As you can see it is in a bend. Luckily the water is not that fast, but can you imaging a lump of a tree hitting this dam? Brrr.

Ron
Guest

As I can see with this arviz problems, Hungarians can work together.

The opposition should work together also, but only regarding a new constitution and election law, and after acceptance of these two laws, they should disband parliament and have new elections based upon these new rules.

Petofi1
Guest

“….the Orbán constitution is legitimate and legal…”

I would suggest that the EU may have a big role to play here. Many of the laws passed in Hungary counter the laws of the EU, and contravene previous agreements made by Hungary
with the EU. The new laws passed by Fidesz could come under the scrutiny of the EU legal team which could determine which laws are null and void…

spectator
Guest

Petofi1 :
“….the Orbán constitution is legitimate and legal…”

A bit telltale wording, don’t you think?
So, its isn’t the Hungarian constitution, after all, is it?
I always suspected, and here we are, finally 🙂

Turkish
Guest
Soon we will see how smart Szigetvári and Tordai are (i.e. how successful Bajnai will be, for they are his chief advisors). Tordai’ habitus is that of a quintessential liberal intellectual, whatever he says has no relation to politics as the game is played in Hungary. He is too smart for his own sake. I contend that a completely new constitution could be approved by referendum (even if the constitutional court and the election boards, both filled with Fideszniks, would kill the proposal in a formal legal sense) if the upheaval, the rejection of the Fidesz era would be strong enough. But in that case the opposition, most likely MSZP, would be able to amend the constitution anyway. I think Szigetvári and Tordai simply realised that it is almost impossible to win a constitutional majority against Fidesz in the current constitutional/election system. Also they figured that until Orbán and his fraternity remain dominant in politics and in power, they have to be pragmatic (rather than idealistic, which anyway disappeared from the left) they said the hell with the crazy historical kitch (the constitution) they can live with it. It should be know that Tordai is a quasi-disciple of László Sólyom,… Read more »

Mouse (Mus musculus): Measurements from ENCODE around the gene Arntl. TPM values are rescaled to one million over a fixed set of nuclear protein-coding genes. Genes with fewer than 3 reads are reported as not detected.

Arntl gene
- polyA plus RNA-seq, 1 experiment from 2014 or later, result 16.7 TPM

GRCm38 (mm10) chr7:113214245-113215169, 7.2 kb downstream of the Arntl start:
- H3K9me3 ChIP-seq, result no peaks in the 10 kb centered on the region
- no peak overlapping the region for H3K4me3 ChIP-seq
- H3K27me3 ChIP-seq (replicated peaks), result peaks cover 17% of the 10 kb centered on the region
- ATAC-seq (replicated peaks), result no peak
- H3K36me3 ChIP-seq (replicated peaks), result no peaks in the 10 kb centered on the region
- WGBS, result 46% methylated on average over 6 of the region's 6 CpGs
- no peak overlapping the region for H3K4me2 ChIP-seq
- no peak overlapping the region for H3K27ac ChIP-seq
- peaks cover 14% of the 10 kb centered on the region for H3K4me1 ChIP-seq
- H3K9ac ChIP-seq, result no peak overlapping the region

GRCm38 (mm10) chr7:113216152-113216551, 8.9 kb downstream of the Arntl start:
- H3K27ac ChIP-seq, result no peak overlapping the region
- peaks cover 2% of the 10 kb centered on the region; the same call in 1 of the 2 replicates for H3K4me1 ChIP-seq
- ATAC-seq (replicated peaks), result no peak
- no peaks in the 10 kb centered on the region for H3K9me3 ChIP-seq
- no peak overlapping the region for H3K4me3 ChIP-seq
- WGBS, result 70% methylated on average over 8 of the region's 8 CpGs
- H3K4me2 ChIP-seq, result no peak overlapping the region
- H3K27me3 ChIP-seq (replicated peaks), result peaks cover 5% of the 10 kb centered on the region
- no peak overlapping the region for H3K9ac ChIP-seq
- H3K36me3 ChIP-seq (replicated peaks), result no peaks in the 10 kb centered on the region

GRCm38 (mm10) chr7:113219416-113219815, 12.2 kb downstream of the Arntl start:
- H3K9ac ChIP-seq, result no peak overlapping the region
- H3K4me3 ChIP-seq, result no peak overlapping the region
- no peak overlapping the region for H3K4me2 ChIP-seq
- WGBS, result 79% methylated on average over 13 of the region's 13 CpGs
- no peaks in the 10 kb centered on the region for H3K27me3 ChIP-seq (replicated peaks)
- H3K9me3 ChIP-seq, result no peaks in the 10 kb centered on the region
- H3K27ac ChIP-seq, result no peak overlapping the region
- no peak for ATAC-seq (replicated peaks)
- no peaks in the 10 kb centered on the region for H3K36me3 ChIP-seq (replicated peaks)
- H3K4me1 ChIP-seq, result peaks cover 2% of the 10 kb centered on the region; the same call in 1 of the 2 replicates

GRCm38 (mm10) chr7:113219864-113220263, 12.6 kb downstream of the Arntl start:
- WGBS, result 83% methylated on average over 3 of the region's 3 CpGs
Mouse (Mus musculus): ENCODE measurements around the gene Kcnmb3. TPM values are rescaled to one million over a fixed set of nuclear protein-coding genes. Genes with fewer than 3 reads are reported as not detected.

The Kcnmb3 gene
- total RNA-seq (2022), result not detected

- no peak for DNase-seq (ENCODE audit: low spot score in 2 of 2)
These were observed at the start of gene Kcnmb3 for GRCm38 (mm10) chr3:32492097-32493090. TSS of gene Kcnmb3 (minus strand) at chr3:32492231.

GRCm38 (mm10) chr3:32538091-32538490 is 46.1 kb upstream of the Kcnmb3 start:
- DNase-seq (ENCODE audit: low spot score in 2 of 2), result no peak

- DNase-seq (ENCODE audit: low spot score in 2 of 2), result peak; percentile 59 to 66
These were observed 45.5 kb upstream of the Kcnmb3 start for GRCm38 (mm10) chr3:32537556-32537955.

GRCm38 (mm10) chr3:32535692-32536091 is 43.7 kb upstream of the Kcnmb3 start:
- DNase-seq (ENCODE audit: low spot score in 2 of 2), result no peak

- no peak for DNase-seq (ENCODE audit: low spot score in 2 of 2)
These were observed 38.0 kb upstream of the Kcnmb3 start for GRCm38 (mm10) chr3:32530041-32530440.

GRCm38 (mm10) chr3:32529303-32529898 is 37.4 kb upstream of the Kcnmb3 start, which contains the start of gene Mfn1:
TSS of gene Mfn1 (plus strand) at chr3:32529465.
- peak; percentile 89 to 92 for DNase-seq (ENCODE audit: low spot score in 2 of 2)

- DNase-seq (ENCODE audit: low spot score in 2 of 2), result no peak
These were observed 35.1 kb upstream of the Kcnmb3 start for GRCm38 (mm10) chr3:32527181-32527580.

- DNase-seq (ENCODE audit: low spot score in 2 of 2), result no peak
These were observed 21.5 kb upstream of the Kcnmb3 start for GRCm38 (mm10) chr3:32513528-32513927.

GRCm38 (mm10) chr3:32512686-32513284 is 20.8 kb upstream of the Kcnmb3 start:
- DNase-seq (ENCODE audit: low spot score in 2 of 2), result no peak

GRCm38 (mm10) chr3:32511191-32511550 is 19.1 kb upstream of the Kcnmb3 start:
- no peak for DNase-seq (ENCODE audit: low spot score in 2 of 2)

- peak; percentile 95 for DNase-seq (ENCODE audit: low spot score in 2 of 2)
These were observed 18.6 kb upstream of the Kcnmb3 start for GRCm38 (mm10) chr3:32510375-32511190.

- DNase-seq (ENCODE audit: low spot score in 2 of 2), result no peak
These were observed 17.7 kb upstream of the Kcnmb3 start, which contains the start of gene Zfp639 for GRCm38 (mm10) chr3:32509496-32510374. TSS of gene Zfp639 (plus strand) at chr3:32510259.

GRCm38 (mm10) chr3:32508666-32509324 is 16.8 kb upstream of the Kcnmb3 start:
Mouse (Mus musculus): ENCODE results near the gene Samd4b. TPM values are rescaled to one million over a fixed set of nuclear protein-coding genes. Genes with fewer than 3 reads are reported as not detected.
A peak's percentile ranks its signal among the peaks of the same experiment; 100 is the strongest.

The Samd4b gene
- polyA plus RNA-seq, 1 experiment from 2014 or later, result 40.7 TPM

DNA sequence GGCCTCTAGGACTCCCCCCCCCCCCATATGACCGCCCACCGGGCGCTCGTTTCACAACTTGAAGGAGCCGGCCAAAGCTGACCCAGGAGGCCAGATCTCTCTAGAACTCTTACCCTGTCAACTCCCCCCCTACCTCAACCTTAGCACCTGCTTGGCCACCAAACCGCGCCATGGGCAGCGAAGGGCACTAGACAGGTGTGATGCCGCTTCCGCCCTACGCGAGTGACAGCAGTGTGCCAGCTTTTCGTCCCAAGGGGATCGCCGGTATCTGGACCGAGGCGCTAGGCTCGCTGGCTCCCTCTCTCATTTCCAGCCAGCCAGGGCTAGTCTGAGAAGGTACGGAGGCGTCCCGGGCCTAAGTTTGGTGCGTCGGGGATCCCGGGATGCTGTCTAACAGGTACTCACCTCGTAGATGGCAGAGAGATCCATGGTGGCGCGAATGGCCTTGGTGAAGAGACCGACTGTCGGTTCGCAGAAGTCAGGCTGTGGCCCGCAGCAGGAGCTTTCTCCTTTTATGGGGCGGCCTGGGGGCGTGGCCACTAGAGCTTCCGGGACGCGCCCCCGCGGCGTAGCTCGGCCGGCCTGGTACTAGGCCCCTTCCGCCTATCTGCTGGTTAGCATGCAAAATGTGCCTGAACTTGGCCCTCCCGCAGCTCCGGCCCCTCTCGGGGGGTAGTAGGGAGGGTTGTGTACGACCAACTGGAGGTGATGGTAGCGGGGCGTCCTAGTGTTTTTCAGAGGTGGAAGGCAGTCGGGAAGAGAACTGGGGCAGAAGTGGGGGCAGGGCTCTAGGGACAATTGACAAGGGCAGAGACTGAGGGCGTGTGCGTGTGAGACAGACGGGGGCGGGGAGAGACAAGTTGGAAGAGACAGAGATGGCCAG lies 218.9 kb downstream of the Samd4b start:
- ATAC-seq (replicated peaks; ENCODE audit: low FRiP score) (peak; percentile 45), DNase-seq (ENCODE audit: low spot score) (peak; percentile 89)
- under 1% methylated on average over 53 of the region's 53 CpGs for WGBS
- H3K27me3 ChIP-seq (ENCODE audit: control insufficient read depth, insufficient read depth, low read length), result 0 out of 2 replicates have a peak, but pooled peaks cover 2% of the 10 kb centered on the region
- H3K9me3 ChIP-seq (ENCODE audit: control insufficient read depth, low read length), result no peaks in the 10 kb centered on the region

2013
Guest

Orban is bad for Hungary and Humanity.
All means are justified to remove criminally minded leaders.
Impeach him. Throw him out.
Enough evidence can be found to prove his crimes.

tappanch
Guest

Orban the Greedy

The government is taking over the moneys charities collected for the flood.
From tonight, one can contribute only to the government’s account.

http://nol.hu/belfold/mar_csak_az_allamnak_adakozhatunk

PS
We have not received a full disclosure where the donated funds went after the “red silt” catastrophe in 2010.

PPS

This whole flood is recast as a huge government PR campaign.

The peak will be around the 2002 and 2006 flood levels at Budapest – between 8.50 and 9.00 meters on the old water measuring rod. More importantly, the peak is not sustained – have a look at the sharp peak at Passau.The levees or dykes were built to 10.5 meters in the city 130 years ago (good, lasting engineering!), and to 9.3 meters around Margit island.

Member

2013 :
Orban is bad for Hungary and Humanity.
All means are justified to remove criminally minded leaders.

I beg to differ! How about trying voting first in 2014? As painful it is, the election is still aead of Hungary. I do not go into speculations regarding how the election may or may not will be manipulated. THere are some signs of manipulation and I trust the EU to deal with it. “All means” is a very wide definition, and if you do not plan to be part of “all means”, you should not say that.

Member

tappanch :
Orban the Greedy
The government is taking over the moneys charities collected for the flood.
From tonight, one can contribute only to the government’s account.
http://nol.hu/belfold/mar_csak_az_allamnak_adakozhatunk
PS
We have not received a full disclosure where the donated funds went after the “red silt” catastrophe in 2010.

wowww. No surprises there. Yes, I remember that facts how the people at the red slit were ripped off and how many became rich.

tappanch
Guest

The zero point first was at 96.586 above the Adriatic at Lanc bridge from 1834 to ??
Now the zero point is at the Vigado, 94.97 m above the Adriatic.

Danube maxima at Budapest:

1838: around 10 meters
1954:
1965:
2002: 8.48 m
2006: 8.61 m
2013:

http://dunaiszigetek.blogspot.hu/2011/03/az-1838-as-jeges-arviz-emlektablai.html